Feb 15, 2017 | By Sarah Housley
Experience Lifestyle & Interiors on WGSN.
Jul 13, 2015
2014 Royal College of Art alumni Marcin Rusak has not had time to sit back and relax after his graduation: he has kept busy exhibiting at the V&A as part of the What is Luxury exhibition, collaborating with brands including Waterford and Disegno, and now presenting his solo exhibition Inflorescence and Other Artefacts as the winner of the prestigious Perrier-Jouët Arts Salon Prize.
Hosted by the Contemporary Applied Arts gallery, the show expands on his Flowering Transition project at the RCA, and investigates the lifetime of blooms in modern, fully industrialised floral production.
The pieces are inspired by his family’s historical business of flower growing. Perishable Vases makes use of discarded petals and waste florals blended with resin and beeswax to create vessels that, although temporarily extending the life of these elements, will in the end decay.
Another piece focused on discarded blooms is the Waste Flower Textile, where a sheet of silk is coloured and patterned by the pigments and oils of crushed petals, pollen and stems. Because of their natural origin, these colours and textures will change and fade over time.
The real protagonist of the show, though, is the Flower Monster: a 3D printed nylon sculpture of a super flower that collates all the most marketable qualities that the flower growing industry is genetically manipulating in its blooms. This makes for a fictional flower that lasts over a year with bright colours and resists shipping processes – a grotesque yet beautiful piece that also questions the industry’s use of nature as a commodity at the mercy of consumers.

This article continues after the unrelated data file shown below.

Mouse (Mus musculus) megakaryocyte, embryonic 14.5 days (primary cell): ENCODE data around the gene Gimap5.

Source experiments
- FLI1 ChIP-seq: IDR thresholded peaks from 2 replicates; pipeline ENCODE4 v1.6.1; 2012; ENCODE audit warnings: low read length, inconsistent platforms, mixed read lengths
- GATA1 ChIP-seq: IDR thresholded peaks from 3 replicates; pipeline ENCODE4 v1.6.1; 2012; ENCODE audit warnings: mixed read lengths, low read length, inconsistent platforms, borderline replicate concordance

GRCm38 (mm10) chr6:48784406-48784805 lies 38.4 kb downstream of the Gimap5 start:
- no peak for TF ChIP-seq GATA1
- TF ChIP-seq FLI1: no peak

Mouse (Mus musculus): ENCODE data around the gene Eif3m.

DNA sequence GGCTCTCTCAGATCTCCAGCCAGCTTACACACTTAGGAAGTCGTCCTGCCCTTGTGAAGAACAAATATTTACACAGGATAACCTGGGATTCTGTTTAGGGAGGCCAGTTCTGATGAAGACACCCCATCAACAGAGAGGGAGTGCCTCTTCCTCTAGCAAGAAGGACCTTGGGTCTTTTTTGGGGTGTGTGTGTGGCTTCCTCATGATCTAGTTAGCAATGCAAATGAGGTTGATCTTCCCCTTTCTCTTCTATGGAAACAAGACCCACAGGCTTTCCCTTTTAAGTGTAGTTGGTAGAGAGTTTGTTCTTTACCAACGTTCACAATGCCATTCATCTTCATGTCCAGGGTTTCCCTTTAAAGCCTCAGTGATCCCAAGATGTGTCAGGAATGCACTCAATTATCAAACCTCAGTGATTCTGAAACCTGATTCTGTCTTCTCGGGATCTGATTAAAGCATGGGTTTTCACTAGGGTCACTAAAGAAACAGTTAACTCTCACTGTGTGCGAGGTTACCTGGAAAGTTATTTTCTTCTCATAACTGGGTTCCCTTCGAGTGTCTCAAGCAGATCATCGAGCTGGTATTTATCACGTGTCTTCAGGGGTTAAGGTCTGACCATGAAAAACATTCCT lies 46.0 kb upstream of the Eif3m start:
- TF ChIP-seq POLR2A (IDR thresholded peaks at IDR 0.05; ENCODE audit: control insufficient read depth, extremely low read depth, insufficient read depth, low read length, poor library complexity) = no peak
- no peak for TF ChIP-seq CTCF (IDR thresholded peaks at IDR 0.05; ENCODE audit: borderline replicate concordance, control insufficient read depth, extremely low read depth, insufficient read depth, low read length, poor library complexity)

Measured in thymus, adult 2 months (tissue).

The project was developed together with a flower engineer, and it also comprises of an illustrated book detailing the research as well as engraved botanical plates.
Other works shown as part of the exhibition include Rusak’s Fragrance collection, consisting of three scents highlighting the smell differences in the flowers from a supermarket, a florist and a wild garden, encased in a delicate bottle made of resin and dried flowers.
Also revolving around the differences in smell are three mouth-blown glass diffusers, where the scent is distilled by the petals macerating in water and then released when inhaled. These works show how the scent produced by the garden flower is the strongest, because for supermarket flowers the scent has been sacrificed to shelf life – as it would consume too much energy for the flower to produce its fragrance.
The show is a poetic investigation into today’s flower production industry, constantly linking the synthetic and the natural, and questions in a delicate yet challenging way the very contemporary issues of waste, consumption and consumers’ ultimate demand for a perfectly natural-looking artificial bloom. For these reasons, Marcin’s work was selected by the creative influencers behind the Perrier-Jouët Arts Salon Prize as a fitting representation of the Art Nouveau principles in contemporary arts and design.
Inflorescence and Other Artefacts will remain on show at the Contemporary Applied Arts gallery until August 1st.
WGSN Lifestyle & Interiors readers can also find inspiration for flower styling and accessories in the new report, Flowers Now.
– Gemma Riberti
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